Energy

The majority of the world’s energy comes from fossil fuels – primarily coal, oil, and natural gas. All three were formed on Earth about 360 million years ago during the Carboniferous Period and long before the age of the dinosaurs.

We rely on fossil fuels for much more than gasoline to power our cars. For example, tremendous amounts of oil are required to produce all plastics, all computers and high tech devices. According to the American Chemical Society, it takes 3.5 pounds of fossil fuels to make a single 32 megabyte DRAM computer chip, and the construction of a single desktop computer consumes ten times its weight in fossil fuels. Our food is produced by high-tech, oil-powered industrial methods of agriculture, and in the US each piece of food travels about 1,500 miles before it reaches the grocery store. Pesticides are made from oil, and commercial fertilizers are made from ammonia, which is made from natural gas. Fossil fuels are needed to make many medical devices and supplies such as life-support systems, anesthesia bags, catheters, dishes, drains, gloves, heart valves, needles, syringes, and tubes.

There is a limited supply of fossil fuels and they are nonrenewable. Today, we are using fossil fuels faster than we are finding them. In fact, the Oil Depletion Analysis Center (ODAC) predicts that in the near future the demand for fossil fuels will far exceed the Earth’s supply.

Could nanotechnology provide the answers?
Energy Efficiency

Researchers are exploring ways in which nanotechnology could help us accomplish the following two goals:

  1. Access and use fossil fuels much more efficiently so that we can get more energy out of current reserves.
  2. Develop new ways to generate energy.

One example of processes being developed to use fossil fuels more efficiently is the current research to design zeolite catalysts at the nanoscale.

A zeolite is an inorganic porous material which works as a kind of sieve - allowing some molecules to pass through while excluding or breaking down others. Zeolites can be either natural or synthetic, and new zeolites are still being discovered and invented. In 1960, Charles Plank and Edward Rosinski developed a process to use zeolites to speed up chemical reactions. Plank and Rosinski’s process used zeolites to break down petroleum into gasoline more quickly and efficiently. Today, researchers are working to design zeolite catalysts at the nanoscale. By adjusting the size of the zeolite pores on the nanoscale, they can control the size and shape of molecules that can enter. In the case of gasoline production, this technique could mean that we would get more and cleaner gasoline from every barrel of oil. (US Patent #3,140,249).

New Energy Producers

Researchers around the world are working on the development of new energy sources. What are the alternatives and what role could nanotechnology play? We already generate energy through hydropower (i.e., water). Damns have been built on most of the major waterways. Energy generated by wind turbines could help to lessen some of our dependence on fossil fuels. Although wind turbines are in use today, their energy output is far less than what is needed. Harnessing the sun’s rays to make solar power is another alternative, but with current technology, solar panels could only make a limited impact.

Of these three methods, solar energy holds the most promise. Right now you need silicon wafers to make solar panels, and silicon wafers, like computer chips, require a large amount of fossil fuels for production. However, researchers like Paul Alivisatos at the University of California, Berkeley hope to use nanotechnology to develop nano solar cells that would be energy-intensive and far less expensive to make. Researchers at the University of Toronto are using nanotechnology to develop solar panels capable of harnessing not only the visible light from the sun, but the infrared spectrum as well, thus doubling the energy output. What’s more, these new solar cells could be sprayed on surfaces like paint, making them highly portable. Researchers at Rice University want to take solar energy research even further. They hope to someday build a solar power station in space capable of catching the solar energy that bypasses the Earth every day and providing about nine times the efficiency of solar cells on Earth.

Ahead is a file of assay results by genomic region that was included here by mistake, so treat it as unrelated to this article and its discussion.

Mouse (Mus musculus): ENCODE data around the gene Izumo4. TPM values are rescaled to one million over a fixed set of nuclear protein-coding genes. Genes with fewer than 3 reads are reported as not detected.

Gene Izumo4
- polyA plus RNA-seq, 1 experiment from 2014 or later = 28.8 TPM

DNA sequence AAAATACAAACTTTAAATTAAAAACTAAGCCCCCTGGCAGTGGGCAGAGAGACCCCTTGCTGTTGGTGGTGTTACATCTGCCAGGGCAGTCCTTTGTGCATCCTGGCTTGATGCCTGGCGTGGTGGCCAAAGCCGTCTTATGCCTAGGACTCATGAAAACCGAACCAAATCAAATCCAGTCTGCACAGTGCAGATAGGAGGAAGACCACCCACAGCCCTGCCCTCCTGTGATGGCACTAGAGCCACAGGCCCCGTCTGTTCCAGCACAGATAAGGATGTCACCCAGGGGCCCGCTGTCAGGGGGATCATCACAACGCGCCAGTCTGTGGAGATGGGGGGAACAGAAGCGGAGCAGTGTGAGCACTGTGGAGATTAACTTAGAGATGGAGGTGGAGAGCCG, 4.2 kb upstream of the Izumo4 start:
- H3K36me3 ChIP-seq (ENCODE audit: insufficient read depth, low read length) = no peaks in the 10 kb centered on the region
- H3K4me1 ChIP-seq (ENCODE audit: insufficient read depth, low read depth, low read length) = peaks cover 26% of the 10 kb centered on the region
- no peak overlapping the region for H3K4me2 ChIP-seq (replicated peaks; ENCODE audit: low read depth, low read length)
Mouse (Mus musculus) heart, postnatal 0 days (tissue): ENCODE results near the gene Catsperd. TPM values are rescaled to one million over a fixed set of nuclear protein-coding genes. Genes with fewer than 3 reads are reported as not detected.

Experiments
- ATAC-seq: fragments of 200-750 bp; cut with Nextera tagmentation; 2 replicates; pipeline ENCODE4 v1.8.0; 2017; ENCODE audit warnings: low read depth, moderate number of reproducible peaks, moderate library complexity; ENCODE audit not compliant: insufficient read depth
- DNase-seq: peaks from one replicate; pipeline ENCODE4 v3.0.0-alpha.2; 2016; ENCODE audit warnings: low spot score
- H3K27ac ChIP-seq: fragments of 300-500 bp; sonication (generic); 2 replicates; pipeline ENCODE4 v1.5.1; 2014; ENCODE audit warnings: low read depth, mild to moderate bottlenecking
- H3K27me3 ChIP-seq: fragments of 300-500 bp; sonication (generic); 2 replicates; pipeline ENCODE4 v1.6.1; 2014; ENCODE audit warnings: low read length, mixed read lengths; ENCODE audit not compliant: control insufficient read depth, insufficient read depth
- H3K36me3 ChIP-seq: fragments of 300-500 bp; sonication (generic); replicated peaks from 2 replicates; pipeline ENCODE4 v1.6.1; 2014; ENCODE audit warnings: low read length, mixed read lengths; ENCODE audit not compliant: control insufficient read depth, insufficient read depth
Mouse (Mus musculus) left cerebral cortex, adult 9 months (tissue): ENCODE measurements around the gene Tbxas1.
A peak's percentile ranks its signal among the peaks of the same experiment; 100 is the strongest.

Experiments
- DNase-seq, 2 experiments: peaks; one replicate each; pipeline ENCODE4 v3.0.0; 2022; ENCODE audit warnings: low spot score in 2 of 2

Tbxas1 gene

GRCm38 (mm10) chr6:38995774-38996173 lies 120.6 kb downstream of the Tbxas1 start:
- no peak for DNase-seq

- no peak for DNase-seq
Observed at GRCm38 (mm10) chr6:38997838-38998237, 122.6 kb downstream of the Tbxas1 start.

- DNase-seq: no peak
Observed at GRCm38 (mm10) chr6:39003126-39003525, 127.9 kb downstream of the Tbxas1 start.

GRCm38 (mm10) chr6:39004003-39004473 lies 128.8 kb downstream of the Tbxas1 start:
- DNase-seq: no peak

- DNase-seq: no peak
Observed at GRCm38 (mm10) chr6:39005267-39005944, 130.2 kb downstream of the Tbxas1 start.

In these and other energy-producing advances, nanotechnology will play a critical role.

More New Energy Producers

The first fuel cell (or "gas battery") was invented by William Robert Grove in 1839, only 39 years after Alessandro Volta invented the battery (the voltaic cell). Unfortunately, the materials that Grove used to make his fuel cell were unstable and the technology was unusable. One hundred and twenty years later, NASA revived fuel cell technology with new materials and used it on manned space flights. These new fuel cells were quiet, reliable, and clean, and produced water as a by-product. It was an ideal scenario. The fuel cells produced both power and drinking water for the astronauts.

Today, there are a number of different types of fuels cells under development. But there are still some challenges with this technology – challenges that nanotechnology may be able to address.

Researchers around the world are using nanotechnology to make new fuel cell membranes that would substantially increase the energy output. Nanomaterials are being developed to take the place of the highly expensive platinum parts in current fuel cells, and nanotubes hold promise as hydrogen delivery systems.  All of this research could someday pave the way for better energy solutions.